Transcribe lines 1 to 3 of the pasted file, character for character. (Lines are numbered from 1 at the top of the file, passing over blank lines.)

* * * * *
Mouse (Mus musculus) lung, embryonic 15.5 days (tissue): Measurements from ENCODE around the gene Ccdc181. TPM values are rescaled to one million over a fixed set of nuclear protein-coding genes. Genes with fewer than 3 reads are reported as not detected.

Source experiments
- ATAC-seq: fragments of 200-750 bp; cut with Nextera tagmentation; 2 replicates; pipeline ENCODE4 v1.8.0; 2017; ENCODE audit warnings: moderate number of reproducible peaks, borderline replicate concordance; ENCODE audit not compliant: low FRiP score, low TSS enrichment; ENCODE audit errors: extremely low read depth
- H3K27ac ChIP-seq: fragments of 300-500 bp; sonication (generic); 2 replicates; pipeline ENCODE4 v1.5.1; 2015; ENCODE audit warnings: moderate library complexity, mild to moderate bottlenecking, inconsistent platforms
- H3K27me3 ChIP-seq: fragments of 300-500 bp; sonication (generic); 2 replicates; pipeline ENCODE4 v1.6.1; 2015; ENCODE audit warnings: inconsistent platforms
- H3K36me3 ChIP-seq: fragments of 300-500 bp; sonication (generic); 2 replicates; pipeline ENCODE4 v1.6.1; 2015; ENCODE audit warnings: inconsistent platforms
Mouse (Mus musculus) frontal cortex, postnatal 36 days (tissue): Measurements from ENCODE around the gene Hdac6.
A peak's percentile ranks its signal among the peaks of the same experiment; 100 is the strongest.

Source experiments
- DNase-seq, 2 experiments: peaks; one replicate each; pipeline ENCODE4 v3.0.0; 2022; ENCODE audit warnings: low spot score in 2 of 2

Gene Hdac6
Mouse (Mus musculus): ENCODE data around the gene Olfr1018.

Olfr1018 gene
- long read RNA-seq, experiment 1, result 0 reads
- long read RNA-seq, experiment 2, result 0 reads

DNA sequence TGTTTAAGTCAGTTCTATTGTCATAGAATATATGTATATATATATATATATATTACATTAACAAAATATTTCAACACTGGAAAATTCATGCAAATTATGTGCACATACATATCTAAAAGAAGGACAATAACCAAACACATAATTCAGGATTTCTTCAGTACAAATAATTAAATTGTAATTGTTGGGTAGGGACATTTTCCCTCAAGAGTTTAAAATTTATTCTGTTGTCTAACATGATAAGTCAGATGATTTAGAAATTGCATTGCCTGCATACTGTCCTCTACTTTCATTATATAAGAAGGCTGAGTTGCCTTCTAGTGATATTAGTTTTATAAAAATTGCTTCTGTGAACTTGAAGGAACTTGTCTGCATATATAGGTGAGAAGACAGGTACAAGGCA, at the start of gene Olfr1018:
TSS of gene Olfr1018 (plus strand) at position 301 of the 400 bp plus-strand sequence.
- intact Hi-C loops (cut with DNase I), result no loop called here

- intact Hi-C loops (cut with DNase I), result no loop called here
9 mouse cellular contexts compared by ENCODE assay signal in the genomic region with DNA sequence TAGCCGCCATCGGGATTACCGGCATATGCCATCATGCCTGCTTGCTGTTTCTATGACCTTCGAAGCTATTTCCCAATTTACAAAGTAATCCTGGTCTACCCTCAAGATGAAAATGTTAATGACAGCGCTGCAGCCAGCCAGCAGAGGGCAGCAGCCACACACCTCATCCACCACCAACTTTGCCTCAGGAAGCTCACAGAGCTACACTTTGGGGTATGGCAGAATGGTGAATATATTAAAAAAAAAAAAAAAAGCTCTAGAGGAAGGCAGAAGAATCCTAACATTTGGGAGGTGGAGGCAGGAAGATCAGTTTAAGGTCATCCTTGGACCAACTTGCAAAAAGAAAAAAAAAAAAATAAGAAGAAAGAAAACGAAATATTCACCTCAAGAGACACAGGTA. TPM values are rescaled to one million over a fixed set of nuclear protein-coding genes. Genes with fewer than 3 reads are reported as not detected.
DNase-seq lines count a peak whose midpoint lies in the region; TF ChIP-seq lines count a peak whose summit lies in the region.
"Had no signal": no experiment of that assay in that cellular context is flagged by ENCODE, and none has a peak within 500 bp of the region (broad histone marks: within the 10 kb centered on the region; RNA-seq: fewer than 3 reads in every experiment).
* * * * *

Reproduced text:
Mouse (Mus musculus) lung, embryonic 15.5 days (tissue): Measurements from ENCODE around the gene Ccdc181. TPM values are rescaled to one million over a fixed set of nuclear protein-coding genes. Genes with fewer than 3 reads are reported as not detected.

Source experiments
- ATAC-seq: fragments of 200-750 bp; cut with Nextera tagmentation; 2 replicates; pipeline ENCODE4 v1.8.0; 2017; ENCODE audit warnings: moderate number of reproducible peaks, borderline replicate concordance; ENCODE audit not compliant: low FRiP score, low TSS enrichment; ENCODE audit errors: extremely low read depth